Let’s consider a completely fictional Amazon story, but one that has a ring of truthiness.

Mrs. Average Kindle User just got a Kindle for Christmas and absolutely loves it.  At first she downloads a few authors that she knows from print, but she has to pay $9.99 or more for each title.  She loves their books, and downloading book is much cheaper than hardcover, so she’s happy with what she’s getting.  But after a month or two, she starts to look at Amazon’s book recommendations or the eBestsellers lists and notices other authors that she’s never seen before.  She has no idea whether these are “real” authors or not, but if their books are in the top 10 of all bestsellers then they must be worth trying right?  Plus they only charge $.99, which makes her suspicious, but that also makes purchasing less risky. She decides to go ahead and buy it.  She reads the book, finishes in two days actually.  It was a quick read.  And not too bad, at the very least it was worth a buck.

When in need of a quick read down the road, can you guess which novel she’ll buy?  Will she buy James Patterson for $12.99 OR will she go for John Locke or Jack Kilborn or Victorine Leiske at $.99 each?  Now her brain must do some interesting math.  She must decided, usually sub-consciously, whether reading Patterson gives her 13 times more enjoyment than the other books.  Unless an Expensive Book is HIGHLY recommended by a friend, I predict Mrs. Average Kindle User will begin to choose the less expensive authors more often.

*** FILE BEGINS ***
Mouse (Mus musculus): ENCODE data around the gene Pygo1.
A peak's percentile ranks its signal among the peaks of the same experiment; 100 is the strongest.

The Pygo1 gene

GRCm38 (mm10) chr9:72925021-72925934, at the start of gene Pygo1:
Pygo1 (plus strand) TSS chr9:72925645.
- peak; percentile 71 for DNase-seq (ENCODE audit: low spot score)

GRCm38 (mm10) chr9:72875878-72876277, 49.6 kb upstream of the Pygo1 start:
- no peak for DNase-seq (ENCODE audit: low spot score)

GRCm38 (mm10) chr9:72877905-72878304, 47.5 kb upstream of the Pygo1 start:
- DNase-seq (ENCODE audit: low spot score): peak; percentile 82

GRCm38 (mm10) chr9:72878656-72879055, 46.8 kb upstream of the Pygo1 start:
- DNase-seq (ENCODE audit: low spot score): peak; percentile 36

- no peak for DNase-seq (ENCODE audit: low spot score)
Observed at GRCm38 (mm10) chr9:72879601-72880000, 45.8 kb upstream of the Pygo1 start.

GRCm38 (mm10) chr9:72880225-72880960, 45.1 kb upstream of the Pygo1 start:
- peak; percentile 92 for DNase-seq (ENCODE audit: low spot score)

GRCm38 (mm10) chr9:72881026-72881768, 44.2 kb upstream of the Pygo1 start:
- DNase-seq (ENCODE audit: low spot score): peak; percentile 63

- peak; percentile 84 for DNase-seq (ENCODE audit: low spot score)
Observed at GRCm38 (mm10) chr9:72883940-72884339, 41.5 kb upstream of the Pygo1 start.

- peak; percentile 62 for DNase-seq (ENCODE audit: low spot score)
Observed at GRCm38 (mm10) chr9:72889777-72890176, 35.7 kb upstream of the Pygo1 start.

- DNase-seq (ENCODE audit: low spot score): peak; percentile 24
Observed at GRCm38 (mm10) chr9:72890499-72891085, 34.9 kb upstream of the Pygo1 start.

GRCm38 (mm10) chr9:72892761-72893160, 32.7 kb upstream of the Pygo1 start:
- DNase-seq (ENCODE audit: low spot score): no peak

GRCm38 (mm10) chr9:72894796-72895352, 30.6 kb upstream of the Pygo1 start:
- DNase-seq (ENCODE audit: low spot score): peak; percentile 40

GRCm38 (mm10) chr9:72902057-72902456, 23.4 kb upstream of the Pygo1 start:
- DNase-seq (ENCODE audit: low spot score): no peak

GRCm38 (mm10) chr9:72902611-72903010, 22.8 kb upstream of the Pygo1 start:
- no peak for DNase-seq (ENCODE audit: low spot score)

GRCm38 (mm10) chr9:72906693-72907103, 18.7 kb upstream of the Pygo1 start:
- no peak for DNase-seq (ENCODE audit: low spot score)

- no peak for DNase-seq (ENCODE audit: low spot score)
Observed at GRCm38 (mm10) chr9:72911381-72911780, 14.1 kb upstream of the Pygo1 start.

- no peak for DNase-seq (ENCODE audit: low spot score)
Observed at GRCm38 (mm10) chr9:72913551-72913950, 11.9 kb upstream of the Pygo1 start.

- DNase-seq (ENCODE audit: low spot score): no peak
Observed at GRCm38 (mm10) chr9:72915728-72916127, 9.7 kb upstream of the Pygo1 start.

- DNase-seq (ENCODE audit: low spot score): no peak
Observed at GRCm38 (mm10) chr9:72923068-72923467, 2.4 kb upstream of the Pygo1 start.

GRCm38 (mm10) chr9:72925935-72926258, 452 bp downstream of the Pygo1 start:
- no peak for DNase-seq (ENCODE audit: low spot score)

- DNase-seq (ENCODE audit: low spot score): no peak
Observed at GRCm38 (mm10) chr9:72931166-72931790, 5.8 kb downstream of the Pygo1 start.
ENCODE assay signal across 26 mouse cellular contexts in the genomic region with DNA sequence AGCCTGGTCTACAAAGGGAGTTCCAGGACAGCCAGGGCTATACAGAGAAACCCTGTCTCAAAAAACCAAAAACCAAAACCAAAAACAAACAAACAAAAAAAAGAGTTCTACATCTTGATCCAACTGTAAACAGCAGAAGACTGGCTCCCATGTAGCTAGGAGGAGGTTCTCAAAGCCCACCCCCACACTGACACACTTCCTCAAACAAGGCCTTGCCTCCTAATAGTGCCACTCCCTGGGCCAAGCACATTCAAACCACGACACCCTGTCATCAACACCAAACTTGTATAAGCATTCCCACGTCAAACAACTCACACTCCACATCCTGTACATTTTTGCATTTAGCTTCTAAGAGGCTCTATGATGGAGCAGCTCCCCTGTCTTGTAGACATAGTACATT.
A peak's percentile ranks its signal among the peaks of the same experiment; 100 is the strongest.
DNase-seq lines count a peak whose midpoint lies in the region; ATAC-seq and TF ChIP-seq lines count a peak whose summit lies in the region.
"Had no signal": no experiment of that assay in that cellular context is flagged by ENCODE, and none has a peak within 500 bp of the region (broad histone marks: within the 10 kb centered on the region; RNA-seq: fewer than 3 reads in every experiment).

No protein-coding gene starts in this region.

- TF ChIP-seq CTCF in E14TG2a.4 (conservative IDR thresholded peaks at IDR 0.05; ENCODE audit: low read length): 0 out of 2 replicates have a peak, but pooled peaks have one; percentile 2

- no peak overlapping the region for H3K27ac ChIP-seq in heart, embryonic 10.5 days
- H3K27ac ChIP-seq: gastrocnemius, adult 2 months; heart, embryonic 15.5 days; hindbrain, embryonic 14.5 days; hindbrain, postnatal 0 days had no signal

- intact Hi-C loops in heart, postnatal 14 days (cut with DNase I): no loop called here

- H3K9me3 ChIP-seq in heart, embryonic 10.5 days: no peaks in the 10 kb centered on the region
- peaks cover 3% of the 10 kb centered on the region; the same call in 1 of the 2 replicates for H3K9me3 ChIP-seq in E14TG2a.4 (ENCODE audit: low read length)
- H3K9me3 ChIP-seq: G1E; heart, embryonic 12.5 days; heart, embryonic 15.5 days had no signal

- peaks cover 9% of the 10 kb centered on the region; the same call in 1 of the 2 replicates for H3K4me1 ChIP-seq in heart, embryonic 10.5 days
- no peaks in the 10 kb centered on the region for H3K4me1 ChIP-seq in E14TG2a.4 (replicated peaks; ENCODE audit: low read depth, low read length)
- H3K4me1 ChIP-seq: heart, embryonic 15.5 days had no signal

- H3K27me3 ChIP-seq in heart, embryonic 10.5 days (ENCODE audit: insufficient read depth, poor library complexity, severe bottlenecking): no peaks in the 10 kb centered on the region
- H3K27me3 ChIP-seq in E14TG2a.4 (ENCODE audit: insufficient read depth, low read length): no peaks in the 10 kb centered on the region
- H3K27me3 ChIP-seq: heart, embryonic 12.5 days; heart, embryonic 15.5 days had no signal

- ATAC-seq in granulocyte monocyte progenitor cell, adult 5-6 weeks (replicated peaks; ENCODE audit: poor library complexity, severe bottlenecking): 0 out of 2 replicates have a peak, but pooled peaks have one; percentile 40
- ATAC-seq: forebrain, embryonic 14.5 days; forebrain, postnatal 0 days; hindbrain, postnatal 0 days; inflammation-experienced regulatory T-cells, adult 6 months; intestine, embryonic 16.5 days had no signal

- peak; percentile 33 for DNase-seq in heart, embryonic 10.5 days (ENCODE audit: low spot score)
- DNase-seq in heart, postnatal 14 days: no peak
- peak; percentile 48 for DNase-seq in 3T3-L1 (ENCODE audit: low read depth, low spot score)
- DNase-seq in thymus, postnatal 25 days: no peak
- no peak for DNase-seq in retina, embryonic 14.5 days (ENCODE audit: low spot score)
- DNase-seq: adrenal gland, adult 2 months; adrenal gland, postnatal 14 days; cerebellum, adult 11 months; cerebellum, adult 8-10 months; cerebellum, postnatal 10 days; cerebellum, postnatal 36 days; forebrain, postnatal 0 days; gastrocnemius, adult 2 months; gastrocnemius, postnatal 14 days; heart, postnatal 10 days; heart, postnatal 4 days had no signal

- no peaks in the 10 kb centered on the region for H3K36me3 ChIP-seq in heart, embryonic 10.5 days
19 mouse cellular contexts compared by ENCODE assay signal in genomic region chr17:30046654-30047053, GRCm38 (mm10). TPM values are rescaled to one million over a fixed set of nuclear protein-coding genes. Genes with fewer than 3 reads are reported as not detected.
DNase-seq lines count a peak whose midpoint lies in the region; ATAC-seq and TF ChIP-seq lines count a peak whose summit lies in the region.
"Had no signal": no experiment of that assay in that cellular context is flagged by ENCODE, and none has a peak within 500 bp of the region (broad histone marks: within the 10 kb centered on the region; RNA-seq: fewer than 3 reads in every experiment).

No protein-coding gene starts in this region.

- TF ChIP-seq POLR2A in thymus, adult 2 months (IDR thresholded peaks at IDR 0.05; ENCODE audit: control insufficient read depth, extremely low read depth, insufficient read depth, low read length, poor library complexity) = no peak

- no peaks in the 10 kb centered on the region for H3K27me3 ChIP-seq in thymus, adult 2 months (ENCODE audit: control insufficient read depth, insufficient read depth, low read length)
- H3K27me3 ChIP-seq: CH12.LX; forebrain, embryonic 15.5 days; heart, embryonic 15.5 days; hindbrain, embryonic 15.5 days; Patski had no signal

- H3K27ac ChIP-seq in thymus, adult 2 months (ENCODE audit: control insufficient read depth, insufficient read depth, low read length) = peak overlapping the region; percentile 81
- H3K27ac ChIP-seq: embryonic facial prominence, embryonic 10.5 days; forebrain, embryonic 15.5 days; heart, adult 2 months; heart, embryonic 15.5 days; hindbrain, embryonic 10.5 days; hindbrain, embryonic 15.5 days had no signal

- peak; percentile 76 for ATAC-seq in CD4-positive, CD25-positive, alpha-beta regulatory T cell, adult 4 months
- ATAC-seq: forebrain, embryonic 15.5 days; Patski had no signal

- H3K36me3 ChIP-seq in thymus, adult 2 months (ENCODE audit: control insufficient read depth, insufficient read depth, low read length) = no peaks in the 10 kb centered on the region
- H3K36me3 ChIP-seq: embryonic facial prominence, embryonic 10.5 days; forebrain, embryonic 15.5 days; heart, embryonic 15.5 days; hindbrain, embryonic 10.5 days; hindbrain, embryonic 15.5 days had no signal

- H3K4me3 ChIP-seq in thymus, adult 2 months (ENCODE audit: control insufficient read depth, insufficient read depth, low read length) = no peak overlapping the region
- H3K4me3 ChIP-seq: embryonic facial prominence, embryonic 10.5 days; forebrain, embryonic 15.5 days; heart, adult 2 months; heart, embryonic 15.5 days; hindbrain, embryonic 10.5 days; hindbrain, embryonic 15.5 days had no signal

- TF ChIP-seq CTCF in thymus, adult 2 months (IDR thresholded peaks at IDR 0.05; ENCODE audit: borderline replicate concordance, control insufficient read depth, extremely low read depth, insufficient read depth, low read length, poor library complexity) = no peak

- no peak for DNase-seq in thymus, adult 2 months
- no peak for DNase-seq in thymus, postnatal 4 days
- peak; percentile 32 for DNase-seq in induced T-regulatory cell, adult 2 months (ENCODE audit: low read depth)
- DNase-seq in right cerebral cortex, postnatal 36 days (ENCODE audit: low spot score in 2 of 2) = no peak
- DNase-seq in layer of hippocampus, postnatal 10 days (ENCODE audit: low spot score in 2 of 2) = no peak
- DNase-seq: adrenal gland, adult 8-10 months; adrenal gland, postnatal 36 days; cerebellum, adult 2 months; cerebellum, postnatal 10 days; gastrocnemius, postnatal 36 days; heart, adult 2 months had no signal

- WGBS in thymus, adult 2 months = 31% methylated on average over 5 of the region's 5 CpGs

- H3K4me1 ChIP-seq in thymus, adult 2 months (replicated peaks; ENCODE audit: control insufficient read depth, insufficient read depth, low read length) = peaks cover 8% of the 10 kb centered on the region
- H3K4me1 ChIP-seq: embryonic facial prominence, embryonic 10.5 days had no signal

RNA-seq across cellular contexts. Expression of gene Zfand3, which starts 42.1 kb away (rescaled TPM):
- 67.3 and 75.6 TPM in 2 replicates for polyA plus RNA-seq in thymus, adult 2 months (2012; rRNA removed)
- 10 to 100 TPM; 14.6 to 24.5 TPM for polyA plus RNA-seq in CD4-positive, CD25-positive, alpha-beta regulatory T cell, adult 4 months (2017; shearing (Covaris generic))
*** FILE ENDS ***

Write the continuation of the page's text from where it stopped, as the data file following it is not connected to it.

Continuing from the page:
I think that a majority of readers will pay more attention to the price of the work as opposed to whether or not it has a publisher.  And instead of being a deterrent, signaling a poor-quality work, the $.99 – $2.99 prices will draw people in at an ever quickening pace.  If the quality matches the price then why pay more?

So, most people don’t have a bias toward self-published books in an electronic format.  This is why currently, James Patterson is #12 on the Amazon eBestseller list and John Locke is #1, and #4, and #9.  And all seven of his books are in the top 100.  Locke is self-published but he’s sold 350,000 copies in the last 2 months, and his popularity is growing.  And I’ll let you in on a secret… his writing is not great.  But people BUY what is popular.  That may change someday but for now I think self-publishing in the electronic format is the way to go.